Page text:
The top definition on Urban Dictionary describes a Karen as the woman who “gives raisins to kids on Halloween” and “drives an SUV to carpool her kids to soccer practice...better hope the ref doesn’t make a wrong call because she will sue!”
Where did this “Karen” label even come from, and why does it matter? The Karen meme has come to represent a rare moment of self-awareness in popular culture. It’s funny because it’s true—and the meme itself encapsulates one group of women’s very public entitlement that often borders on embarrassing and, usually, the ridiculous.
The Karen Archetype
The basic Karen archetype is most commonly characterized by Kate Gosselin, of TLC’s Jon & Kate Plus 8 fame (now Kate Plus 8). While many would say Kate is simply an involved parent (and has to be, with 8 kids), the majority of publicity around her presents her as an overbearing, high-maintenance mom who is difficult to work with.
The meme encapsulates one group of women’s very public entitlement.
Karens in general are most often white, middle-class to upper-class moms who drive minivans, are in multiple Facebook groups, and are heavily involved in the PTA and neighborhood watch. Managing, usually micromanaging, the schedules of their spouses and children is their full-time job. Their high maintenance attitudes inspire them to ask “Can I speak to the manager?” and they’ve got the haircuts to match.
Karens in the wild can often be observed at restaurants, department stores, or anywhere they might be able to give a hard time to an hourly employee making at or less than minimum wage — or so the formula goes. Humor aside, what can a popular meme from the internet say about this very large subset of women in America? Nothing good, that’s for sure.
Is Calling Someone a Karen “Woman-Hating”?
Back in April on Twitter, British journalist and feminist Julie Bindel asked her followers: “Does anyone else think the ‘Karen’ slur is woman-hating and based on class prejudice?” (Bindel was subsequently ratioed for the tweet, a popular term used to signify that a tweet’s content is not well-received when the number of comments outweighs the number of likes and retweets.)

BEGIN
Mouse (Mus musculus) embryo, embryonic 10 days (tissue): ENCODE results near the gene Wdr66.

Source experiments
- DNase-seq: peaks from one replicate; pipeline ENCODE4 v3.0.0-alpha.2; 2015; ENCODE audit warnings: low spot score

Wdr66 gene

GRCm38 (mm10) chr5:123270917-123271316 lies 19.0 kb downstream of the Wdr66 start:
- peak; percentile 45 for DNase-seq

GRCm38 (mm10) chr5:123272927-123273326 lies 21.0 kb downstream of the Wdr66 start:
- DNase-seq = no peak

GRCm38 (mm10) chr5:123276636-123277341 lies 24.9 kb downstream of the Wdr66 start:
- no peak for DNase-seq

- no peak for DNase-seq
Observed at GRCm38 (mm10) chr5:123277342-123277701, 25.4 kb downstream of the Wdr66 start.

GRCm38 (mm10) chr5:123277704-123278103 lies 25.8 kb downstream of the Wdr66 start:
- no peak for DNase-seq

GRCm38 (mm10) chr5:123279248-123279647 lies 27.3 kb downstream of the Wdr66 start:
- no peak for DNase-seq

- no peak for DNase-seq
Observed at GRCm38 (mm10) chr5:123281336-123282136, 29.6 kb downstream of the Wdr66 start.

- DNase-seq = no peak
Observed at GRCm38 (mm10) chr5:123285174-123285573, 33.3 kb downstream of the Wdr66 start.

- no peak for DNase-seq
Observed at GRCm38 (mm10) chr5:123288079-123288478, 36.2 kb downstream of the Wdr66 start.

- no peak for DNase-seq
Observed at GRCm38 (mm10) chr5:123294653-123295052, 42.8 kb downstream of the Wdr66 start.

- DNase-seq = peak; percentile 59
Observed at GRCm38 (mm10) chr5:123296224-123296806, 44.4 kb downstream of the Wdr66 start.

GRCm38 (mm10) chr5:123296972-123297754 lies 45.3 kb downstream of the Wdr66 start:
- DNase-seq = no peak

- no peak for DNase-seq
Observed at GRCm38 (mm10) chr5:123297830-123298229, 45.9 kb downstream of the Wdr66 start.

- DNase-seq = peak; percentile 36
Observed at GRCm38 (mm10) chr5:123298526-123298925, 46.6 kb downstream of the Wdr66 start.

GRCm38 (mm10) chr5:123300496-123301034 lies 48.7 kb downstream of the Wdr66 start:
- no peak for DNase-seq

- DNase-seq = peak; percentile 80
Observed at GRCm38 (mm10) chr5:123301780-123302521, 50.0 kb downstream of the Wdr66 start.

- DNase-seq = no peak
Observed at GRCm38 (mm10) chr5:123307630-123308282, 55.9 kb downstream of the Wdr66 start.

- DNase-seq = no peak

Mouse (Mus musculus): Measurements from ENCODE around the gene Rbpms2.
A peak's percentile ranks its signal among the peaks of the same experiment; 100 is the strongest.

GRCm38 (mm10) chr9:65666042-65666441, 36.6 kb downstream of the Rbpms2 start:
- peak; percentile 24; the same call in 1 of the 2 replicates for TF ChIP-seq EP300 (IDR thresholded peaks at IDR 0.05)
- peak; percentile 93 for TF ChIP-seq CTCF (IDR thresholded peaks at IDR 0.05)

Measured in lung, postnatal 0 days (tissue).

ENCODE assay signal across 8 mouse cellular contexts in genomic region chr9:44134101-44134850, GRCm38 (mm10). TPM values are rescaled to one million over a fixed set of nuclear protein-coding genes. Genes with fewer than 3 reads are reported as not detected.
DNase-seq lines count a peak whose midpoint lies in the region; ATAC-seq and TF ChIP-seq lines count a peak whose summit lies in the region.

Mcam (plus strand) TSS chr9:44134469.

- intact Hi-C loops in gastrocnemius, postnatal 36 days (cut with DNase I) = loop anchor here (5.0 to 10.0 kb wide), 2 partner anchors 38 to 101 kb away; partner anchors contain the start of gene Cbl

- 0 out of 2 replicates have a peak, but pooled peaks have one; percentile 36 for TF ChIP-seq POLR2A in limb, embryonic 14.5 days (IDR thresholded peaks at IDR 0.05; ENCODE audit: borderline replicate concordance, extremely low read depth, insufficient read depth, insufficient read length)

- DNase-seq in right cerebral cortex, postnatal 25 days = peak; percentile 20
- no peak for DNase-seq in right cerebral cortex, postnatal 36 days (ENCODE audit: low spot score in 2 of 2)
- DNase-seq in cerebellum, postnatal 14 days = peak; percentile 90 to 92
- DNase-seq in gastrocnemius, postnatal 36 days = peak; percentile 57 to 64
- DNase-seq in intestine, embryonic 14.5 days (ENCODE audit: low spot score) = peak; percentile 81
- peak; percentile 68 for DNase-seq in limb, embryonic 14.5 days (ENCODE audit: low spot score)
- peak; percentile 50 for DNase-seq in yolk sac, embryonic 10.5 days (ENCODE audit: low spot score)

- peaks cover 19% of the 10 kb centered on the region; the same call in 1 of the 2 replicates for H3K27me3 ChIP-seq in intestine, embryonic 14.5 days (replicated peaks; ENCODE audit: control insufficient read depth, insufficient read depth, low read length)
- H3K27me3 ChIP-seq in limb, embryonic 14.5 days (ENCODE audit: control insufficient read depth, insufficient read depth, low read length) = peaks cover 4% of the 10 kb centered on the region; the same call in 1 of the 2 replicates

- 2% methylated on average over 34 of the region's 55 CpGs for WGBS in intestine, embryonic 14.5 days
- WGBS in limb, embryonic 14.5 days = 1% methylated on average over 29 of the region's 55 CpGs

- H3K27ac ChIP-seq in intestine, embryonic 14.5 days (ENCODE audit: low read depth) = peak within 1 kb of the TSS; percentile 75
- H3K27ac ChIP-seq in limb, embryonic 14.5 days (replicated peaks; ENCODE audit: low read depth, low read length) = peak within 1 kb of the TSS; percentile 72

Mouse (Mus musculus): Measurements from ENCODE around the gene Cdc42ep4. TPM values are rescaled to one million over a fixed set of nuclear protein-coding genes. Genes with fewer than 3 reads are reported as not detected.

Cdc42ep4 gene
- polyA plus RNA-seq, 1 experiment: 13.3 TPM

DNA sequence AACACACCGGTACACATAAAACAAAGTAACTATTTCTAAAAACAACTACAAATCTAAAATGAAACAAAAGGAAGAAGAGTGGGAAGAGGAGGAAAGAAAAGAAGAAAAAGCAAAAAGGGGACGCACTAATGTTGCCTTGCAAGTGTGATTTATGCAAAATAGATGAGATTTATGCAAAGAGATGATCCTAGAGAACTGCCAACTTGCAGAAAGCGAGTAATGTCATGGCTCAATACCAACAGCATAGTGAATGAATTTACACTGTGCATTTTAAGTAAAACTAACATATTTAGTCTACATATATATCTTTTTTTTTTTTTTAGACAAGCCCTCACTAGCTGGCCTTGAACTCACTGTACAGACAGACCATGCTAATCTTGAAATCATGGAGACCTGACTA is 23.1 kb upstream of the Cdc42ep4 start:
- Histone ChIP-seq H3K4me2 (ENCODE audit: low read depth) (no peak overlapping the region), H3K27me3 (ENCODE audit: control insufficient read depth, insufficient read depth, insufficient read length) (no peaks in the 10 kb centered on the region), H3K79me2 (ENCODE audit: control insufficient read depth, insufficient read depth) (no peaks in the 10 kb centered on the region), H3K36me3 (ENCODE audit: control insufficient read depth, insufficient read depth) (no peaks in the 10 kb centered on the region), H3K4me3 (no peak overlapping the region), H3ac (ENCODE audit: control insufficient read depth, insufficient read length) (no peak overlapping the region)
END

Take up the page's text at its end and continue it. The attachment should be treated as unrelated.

It’s a popular tactic of a criticized group to claim victimhood, and this is no different. What’s so puzzling though is that its most ardent critics claim to be feminists striving for true equality between the genders. In an effort to strive for true equality, the meme shouldn’t be viewed any differently as that of the eponymous (and just as popular) Chad, or the Donald.
Karen Is Not a Feminist
If women as a collective are constantly working to be taken seriously, we can’t use sexism and misogyny as the go-to defense every time an internet phenomenon targets us. Not only is the problem very rarely stemming from actual sexism, but it makes it all the harder for those very real instances to be acknowledged.
If the feminists among us are working for equality, then the very nature of the Karen makes her the antithesis of that goal. If you’ve ever worked in the service industry you may have seen this first hand — the entitlement of the Karen archetype results from their desire to be treated differently, and better than everyone else, simply because they think they deserve it. They’re not looking to be treated like everyone else. They’re looking to hold the unfortunate people who serve them to an impossibly high standard that they will inevitably fail to meet, thus apparently justifying their horrible treatment of them.
In fact, it’s not unreasonable to say that Karen is the anti-feminist of our time. Equality for everyone else would mean equality for her, and the entitlement this paradigm thrives on would cease to exist.
Memes have the unique ability to perfectly explain a particular problem or issue plaguing our culture — a modern solution for modern problems, you might say.
For many, the Karen meme has been a way for them to express their frustration with their jobs and their everyday interactions with these women. For many, it isn’t as complicated as feminism vs. anti-feminism, and that’s fine.
At its core, though, the trend says something specific about a particular group at a particular time, and more often than not, is completely accurate when it does so. This might be unfortunate for the Karens in our lives, but pretty cathartic for the rest of us.